There are some historical and military groups that just have something special about them. They’re no more heroic than the grunts in foxholes or the waist gunners in a B-24 at 25,000 feet; but there’s a certain aura about them, a panache …
Here’s an example: The Pony Express. It didn’t last very long, about 18 months, before the telegraph from coast to coast came into being.
The facts are on Google. You can look them up. To me, the Pony Express was more than just statistics, but here they are, anyway: 80 riders (at any one time), 400 horses, 184 stations, and about four hundred additional people … all ready to go, that April 3 of 1860.
The biggest statistic, of course, was: 2,000 miles from St. Joseph, Mo., to Sacramento, Calif., over plains and deserts and mountains and streams …
Think of the hiring of riders – they had to be small, jockey-type, men and boys. You wouldn’t want Hoss Cartright as a Pony Express rider. The horses had to be the very fastest and tireless mounts available.
And even with expert riders and fine horses, there was always the possibility of a broken leg, out there in the desert, with no AAA to call. There may have still been a few angry Indians around, too.
What an adventure!
I couldn’t have been a rider. I never learned to ride a horse or mule – I mean, in a saddle. I rode hundreds of miles, bareback, to and from whatever field we might be plowing in that day.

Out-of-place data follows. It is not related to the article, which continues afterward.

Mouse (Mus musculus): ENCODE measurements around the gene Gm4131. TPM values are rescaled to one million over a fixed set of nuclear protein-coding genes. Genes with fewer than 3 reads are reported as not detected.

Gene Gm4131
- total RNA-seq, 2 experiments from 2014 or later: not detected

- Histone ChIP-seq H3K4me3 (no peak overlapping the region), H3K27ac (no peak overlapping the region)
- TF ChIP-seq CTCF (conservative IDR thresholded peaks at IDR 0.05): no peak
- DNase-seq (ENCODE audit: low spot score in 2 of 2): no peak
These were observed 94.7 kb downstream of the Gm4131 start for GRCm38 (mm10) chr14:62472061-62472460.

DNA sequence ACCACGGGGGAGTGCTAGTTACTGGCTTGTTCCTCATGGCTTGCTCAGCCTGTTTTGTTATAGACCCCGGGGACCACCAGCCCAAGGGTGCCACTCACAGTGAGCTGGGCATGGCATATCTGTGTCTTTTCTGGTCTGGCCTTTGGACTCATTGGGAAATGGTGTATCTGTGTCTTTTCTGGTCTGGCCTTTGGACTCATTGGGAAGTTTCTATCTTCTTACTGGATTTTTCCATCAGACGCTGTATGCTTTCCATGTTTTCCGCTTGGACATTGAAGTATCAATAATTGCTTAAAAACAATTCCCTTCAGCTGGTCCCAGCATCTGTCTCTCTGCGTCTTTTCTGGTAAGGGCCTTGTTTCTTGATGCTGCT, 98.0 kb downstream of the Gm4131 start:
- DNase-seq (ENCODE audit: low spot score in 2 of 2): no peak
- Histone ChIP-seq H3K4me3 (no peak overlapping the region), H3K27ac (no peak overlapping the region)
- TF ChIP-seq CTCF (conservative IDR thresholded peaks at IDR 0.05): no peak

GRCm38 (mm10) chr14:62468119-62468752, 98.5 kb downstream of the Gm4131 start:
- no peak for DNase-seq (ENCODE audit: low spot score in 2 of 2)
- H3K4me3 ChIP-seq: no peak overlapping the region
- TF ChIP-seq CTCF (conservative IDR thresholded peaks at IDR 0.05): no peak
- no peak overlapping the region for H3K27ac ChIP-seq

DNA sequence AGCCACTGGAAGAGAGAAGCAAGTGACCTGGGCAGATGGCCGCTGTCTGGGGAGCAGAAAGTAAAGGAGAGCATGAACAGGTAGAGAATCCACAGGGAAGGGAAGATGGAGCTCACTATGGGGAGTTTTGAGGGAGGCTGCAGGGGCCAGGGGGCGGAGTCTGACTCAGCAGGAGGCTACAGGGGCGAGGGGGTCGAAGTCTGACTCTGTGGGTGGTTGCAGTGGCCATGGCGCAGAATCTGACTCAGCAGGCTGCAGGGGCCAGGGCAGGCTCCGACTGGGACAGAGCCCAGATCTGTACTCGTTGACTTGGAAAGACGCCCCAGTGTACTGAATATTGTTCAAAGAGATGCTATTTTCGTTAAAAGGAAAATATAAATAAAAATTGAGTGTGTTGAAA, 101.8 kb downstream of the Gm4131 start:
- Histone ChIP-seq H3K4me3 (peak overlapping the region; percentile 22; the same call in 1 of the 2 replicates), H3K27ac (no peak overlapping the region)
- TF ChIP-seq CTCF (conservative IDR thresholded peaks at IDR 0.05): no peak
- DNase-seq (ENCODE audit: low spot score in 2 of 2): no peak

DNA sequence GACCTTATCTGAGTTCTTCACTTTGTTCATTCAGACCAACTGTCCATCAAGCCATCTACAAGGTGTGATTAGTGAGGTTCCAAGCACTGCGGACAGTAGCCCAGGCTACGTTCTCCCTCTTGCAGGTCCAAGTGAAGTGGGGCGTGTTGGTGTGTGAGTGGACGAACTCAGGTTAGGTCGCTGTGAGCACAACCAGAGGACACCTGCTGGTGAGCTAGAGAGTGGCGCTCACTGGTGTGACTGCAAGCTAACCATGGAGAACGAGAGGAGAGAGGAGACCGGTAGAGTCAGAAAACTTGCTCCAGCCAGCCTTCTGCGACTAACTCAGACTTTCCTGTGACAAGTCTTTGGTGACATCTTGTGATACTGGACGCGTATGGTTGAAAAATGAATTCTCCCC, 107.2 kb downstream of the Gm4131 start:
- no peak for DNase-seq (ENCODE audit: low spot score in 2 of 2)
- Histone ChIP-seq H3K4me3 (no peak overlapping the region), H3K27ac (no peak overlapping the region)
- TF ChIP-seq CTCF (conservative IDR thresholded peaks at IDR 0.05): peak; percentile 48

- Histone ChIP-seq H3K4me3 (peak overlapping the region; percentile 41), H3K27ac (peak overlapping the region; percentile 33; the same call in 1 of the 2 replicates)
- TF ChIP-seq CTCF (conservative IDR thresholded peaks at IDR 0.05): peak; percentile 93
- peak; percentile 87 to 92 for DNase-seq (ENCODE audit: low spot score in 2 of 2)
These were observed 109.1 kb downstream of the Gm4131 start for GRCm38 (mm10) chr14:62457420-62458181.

Sometimes I’d throw a tow sack on her and ride around the community with some other boys on a Sunday afternoon. Ol’ Hat had one glaring weakness: she wouldn’t jump even the smallest ditch. You’d think, this time I believe she will … and she’d come to a screeching stop just when she should have been jumping … and I would continue on the way we were headed.
Now, Grandpa Sanders did have some tales to tell. He was a horseback mail carrier over a pretty good area. Here’s the story he told me many times, at my insistence: “One more time, Grandpa. One more time,” as I sat by his rocker. I’d catch the slightest deviation and correct him.
He was headed home after a long mail route, about dark, coming through Yellow Creek valley, up around Blowhorn. He’d heard this panther (also known as painter, cougar, mountain lion, pima, cat-o-mount – all the same animal) scream. Sounded like a woman screaming, he said.
He mocked it, imitated it. Next time, the screamer was a little nearer. Grandpa answered it again.
The next time, the panther was very near.
Grandpa pulled off his hat, hit his mare with it, and said those immortal words: “Take me away from here, Nance.”
Oh, boy! Tell it again, Grandpa.
And I had a little mail-carrying adventure one time. When things were looser – I don’t guess I could now – I rode Route One with Uncle Kelley, who was a substitute carrier.
The little creek just past the McNeese place was flooded, not deep, but spread out pretty wide. We got about halfway across and the flat head engine in the little Plymouth flooded out. The fan was slinging water back onto the spark plugs, and they weren’t sparking the way they should have been.
Hmmm. One of my rare moments of genius: I carefully wiped off the spark plugs. Then I found an empty cardboard box and placed it over the spark plugs … and we motored happily along or way.
I think Uncle Kelley respected me more after that. A Pony Express rider couldn’t have handled the situation any better.
Bob Sanders is a veteran local radio personality, columnist, author and raconteur of note. He can be reached at firstname.lastname@example.org